Former Panamanian dictator Manuel Noriega is being flown from Paris to Panama today, leaving a French prison for a twenty-year prison sentence back home. For the last twenty-two years, since his capture by the U.S. military forces that invaded Panama in what was called Operation Just Cause, Noriega has been imprisoned--first in the United States where he was convicted on charges of drug trafficking, money laundering, and racketeering, then in France where he was convicted for money laundering. In Panama, Noriega has been convicted on various human rights charges stemming from murders of political opponents committed during the six years he ruled Panama.
Noriega is not the only former leader in prison. Former Liberian president Charles Taylor has been incarcerated at The Hague since 2006 when he was surrendered to the Special Court for Sierra Leone by the Liberian government headed by President Ellen Johnson Sirleaf, the first democratically elected female leader in Africa. (Sirleaf was one of three women awarded the Nobel Peace Prize yesterday in Stockholm.) Taylor is awaiting the Court's verdict in his trial for war crimes and crimes against humanity committed by forces under his control in Sierra Leone's civil war.
Former Ivory Coast president Laurent Gbagbo was turned over to the International Criminal Court by the new government of Ivory Coast two weeks ago. He is now awaiting trial in The Hague.
Hosni Mubarak, the Egyptian president ousted by protesters earlier this year, is on trial on a variety of charges including corruption and ordering the killing of protesters. Due to health problems, including stomach cancer, the 83-year-old Mubarak has been detained in a military hospital in Cairo. His trial, currently on hold, is scheduled to resume on December 28.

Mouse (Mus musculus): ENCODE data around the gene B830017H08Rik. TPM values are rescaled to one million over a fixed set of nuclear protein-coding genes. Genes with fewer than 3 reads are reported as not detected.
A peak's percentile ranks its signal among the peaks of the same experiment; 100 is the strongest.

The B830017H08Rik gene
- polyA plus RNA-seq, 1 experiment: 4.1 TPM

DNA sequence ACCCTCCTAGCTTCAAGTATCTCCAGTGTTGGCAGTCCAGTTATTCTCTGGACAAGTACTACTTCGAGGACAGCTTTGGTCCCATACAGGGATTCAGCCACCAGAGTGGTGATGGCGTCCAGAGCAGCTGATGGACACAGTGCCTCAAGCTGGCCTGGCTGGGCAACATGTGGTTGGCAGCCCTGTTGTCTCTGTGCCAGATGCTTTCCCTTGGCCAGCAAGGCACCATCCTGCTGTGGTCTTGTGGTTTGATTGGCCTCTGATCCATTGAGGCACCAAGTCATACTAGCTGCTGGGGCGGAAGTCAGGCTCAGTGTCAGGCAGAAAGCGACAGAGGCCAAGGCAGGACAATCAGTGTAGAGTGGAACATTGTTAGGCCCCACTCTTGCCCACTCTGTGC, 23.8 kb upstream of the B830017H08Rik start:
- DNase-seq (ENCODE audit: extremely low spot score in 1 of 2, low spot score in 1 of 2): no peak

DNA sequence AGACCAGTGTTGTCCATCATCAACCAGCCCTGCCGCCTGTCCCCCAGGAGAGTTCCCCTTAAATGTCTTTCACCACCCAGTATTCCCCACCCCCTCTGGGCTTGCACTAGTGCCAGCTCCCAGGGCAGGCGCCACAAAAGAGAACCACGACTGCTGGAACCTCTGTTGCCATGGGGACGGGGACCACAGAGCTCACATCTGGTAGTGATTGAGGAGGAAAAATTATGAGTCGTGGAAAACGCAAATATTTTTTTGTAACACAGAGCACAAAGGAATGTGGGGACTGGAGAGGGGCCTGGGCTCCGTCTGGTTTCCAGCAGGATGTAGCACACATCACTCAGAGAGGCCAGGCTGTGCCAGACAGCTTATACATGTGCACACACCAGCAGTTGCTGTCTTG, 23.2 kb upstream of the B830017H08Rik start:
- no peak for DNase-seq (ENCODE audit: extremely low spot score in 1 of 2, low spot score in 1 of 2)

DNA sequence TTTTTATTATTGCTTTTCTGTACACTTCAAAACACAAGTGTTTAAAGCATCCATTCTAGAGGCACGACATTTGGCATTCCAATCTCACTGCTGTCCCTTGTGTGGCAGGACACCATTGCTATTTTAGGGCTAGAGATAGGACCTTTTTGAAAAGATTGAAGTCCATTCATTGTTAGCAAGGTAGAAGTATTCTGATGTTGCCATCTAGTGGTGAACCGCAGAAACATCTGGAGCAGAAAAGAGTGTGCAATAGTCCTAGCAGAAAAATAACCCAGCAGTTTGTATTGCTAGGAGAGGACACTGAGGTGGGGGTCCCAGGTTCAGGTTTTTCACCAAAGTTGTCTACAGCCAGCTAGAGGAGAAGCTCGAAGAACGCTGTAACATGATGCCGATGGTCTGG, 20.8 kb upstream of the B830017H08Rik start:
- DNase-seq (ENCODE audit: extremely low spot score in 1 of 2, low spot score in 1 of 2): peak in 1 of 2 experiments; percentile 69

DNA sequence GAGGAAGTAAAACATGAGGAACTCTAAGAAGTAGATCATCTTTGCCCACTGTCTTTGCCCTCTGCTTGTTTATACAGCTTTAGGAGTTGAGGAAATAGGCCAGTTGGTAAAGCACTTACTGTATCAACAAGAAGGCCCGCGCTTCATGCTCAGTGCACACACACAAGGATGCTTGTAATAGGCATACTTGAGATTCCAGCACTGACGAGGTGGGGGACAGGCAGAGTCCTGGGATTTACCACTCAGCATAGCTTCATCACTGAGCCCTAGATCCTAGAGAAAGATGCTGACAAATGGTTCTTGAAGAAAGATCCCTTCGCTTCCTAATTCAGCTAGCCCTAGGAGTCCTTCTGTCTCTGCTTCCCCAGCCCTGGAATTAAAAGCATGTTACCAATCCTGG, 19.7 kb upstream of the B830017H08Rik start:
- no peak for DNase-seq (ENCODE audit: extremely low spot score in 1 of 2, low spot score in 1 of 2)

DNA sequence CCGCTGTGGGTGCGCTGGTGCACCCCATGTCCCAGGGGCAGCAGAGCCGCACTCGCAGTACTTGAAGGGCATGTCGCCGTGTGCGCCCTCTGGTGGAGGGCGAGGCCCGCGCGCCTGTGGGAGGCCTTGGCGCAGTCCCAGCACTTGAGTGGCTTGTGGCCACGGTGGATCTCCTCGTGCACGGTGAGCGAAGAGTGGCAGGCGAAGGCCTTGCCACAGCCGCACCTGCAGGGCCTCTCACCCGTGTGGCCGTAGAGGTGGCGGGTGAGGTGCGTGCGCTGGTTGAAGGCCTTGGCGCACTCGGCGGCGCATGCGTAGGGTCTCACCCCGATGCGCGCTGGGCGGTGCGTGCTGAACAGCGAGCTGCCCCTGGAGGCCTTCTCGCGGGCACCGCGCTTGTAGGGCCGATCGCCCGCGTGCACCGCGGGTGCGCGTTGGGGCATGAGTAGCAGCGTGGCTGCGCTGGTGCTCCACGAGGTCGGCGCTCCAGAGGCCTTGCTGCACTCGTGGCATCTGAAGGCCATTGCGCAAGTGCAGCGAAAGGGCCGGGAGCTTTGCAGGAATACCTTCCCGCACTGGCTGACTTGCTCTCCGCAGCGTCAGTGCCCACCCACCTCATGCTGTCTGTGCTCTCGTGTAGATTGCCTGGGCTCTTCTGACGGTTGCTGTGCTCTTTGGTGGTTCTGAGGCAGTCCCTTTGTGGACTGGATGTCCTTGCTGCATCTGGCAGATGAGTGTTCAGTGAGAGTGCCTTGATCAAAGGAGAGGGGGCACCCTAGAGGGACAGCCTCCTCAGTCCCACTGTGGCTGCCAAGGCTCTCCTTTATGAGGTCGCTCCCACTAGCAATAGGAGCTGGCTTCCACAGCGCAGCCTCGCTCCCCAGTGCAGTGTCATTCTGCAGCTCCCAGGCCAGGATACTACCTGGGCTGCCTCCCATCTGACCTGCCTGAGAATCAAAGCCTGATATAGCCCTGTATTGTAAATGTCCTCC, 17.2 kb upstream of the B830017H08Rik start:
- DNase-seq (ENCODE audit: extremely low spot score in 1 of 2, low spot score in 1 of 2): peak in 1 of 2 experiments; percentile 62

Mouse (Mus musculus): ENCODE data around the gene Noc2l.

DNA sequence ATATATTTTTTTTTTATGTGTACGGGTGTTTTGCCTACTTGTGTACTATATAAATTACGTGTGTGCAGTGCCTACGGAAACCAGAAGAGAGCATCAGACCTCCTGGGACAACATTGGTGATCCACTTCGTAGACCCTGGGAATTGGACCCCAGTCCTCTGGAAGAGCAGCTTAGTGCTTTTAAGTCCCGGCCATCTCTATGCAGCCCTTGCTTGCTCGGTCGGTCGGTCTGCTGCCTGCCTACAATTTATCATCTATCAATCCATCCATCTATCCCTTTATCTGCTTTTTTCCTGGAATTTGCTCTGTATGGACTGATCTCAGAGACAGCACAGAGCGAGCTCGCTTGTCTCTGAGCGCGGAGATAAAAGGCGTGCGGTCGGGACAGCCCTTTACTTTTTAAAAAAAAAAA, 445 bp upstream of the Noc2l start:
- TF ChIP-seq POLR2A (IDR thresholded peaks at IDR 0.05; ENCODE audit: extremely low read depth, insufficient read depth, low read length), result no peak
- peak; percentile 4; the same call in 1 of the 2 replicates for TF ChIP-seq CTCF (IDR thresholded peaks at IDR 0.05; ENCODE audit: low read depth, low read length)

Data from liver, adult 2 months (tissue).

Zine al-Abidine Ben Ali, the former president of Tunisia who was ousted in the first wave of the Arab Spring protests, has thus far avoided prison. However, he has been convicted in absentia of corruption and drug possession. He and his wife escaped during Tunisia's revolution to Saudi Arabia where they remain in spite of a Tunisian extradition request.
On Wednesday of last week, former Israeli president Moshe Katsav entered prison to begin serving a seven-year sentence for rape. (The presidency in Israel, it should be noted, is a largely ceremonial office.) Although Katsav maintains his innocence, his conviction was affirmed by a three-judge panel of Israel's Supreme Court.
Current president of Sudan Omar al-Bashir is currently under indictment by the International Criminal Court. for crimes related to the Darfur genocide. He, however, remains in office.
Of course, the imprisonment of former leaders is not always a good thing. In October, former Ukrainian prime minister Yulia Tymoshenko was sentenced to seven years in prison on a charge of abuse of office. Ms. Tymoshenko denounced the verdict, which observers outside Ukraine have widely criticized as having been politically motivated.